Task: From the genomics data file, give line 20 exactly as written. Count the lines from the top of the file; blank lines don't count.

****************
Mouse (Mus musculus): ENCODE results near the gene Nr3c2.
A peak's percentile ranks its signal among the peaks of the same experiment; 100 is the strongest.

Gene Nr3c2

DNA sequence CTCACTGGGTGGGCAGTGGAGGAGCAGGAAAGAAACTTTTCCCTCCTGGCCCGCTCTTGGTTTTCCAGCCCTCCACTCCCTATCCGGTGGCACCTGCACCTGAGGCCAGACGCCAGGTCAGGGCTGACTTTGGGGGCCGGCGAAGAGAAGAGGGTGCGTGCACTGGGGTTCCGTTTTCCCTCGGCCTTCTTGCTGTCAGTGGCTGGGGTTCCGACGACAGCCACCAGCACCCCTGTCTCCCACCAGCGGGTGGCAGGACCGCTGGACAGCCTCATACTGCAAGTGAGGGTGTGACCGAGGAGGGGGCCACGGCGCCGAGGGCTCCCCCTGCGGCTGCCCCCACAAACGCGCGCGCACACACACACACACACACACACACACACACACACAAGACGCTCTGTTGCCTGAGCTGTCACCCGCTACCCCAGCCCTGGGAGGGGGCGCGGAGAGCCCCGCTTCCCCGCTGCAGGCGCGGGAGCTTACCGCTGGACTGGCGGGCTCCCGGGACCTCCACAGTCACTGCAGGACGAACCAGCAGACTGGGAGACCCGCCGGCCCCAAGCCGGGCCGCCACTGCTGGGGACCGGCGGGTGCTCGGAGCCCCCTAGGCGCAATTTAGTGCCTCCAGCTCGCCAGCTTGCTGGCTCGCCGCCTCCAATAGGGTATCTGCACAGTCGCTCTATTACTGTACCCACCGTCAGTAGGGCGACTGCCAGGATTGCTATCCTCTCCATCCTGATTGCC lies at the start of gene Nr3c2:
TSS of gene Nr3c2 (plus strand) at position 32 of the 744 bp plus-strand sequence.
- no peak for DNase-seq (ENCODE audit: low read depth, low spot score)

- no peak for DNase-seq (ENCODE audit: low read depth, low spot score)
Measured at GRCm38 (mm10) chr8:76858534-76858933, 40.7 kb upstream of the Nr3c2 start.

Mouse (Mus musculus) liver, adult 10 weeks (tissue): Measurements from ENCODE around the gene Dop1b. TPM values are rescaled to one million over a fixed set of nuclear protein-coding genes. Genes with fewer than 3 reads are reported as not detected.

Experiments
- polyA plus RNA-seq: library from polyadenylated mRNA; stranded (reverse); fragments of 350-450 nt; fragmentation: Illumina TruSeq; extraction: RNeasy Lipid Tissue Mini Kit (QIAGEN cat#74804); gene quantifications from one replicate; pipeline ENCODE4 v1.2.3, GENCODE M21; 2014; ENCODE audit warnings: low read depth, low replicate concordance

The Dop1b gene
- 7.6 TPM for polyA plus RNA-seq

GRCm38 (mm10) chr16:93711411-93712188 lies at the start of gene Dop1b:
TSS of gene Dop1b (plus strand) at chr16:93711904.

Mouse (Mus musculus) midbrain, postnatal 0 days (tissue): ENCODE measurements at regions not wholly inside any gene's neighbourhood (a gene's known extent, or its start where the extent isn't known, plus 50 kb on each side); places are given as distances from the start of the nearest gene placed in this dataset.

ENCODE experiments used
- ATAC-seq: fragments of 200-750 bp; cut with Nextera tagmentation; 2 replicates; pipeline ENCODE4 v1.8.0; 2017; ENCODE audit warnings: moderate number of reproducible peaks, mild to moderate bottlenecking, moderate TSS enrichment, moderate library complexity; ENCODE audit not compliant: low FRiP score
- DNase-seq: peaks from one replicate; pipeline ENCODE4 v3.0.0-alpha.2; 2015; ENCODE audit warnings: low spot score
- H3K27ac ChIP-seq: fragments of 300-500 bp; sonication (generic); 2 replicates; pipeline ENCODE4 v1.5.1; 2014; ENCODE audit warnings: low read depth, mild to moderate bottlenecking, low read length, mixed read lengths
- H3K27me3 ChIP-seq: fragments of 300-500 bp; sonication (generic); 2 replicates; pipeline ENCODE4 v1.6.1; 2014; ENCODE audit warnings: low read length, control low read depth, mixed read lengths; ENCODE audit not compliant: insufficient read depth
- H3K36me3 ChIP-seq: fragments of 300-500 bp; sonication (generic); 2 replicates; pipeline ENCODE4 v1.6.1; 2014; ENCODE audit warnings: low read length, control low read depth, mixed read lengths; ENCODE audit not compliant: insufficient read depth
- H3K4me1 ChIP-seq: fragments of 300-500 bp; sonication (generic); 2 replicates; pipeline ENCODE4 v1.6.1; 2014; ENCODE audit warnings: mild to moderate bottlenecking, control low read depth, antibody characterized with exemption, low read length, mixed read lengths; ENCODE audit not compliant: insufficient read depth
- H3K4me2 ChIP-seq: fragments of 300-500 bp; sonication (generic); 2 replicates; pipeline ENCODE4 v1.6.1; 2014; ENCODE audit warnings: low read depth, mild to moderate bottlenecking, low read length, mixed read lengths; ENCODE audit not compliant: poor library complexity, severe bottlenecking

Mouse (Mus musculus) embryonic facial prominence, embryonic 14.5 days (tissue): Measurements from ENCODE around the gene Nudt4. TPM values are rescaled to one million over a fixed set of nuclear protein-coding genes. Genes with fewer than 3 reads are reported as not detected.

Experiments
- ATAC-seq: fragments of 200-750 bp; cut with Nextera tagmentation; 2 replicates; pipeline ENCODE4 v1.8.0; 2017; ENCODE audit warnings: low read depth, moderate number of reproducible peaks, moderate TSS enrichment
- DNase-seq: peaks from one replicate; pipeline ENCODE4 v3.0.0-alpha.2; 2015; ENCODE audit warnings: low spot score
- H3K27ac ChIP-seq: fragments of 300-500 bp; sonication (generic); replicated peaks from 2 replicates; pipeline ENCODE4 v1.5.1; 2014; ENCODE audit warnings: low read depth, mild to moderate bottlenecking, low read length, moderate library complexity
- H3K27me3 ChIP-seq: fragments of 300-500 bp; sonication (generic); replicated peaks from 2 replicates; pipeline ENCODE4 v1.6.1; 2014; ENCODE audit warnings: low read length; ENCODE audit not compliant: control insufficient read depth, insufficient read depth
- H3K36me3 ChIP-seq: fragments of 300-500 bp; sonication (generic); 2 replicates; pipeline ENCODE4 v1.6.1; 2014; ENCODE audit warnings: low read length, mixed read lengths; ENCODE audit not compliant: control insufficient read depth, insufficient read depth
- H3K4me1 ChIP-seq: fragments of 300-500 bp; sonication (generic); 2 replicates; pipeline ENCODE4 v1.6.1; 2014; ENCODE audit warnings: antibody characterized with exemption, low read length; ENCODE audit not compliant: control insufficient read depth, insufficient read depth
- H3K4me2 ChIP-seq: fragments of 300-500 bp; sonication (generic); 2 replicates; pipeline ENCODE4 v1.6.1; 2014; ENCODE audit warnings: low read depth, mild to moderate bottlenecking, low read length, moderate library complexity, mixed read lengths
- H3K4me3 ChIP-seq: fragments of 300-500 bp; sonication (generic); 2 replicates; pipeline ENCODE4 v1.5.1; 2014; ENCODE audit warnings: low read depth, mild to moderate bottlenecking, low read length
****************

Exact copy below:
- H3K27ac ChIP-seq: fragments of 300-500 bp; sonication (generic); 2 replicates; pipeline ENCODE4 v1.5.1; 2014; ENCODE audit warnings: low read depth, mild to moderate bottlenecking, low read length, mixed read lengths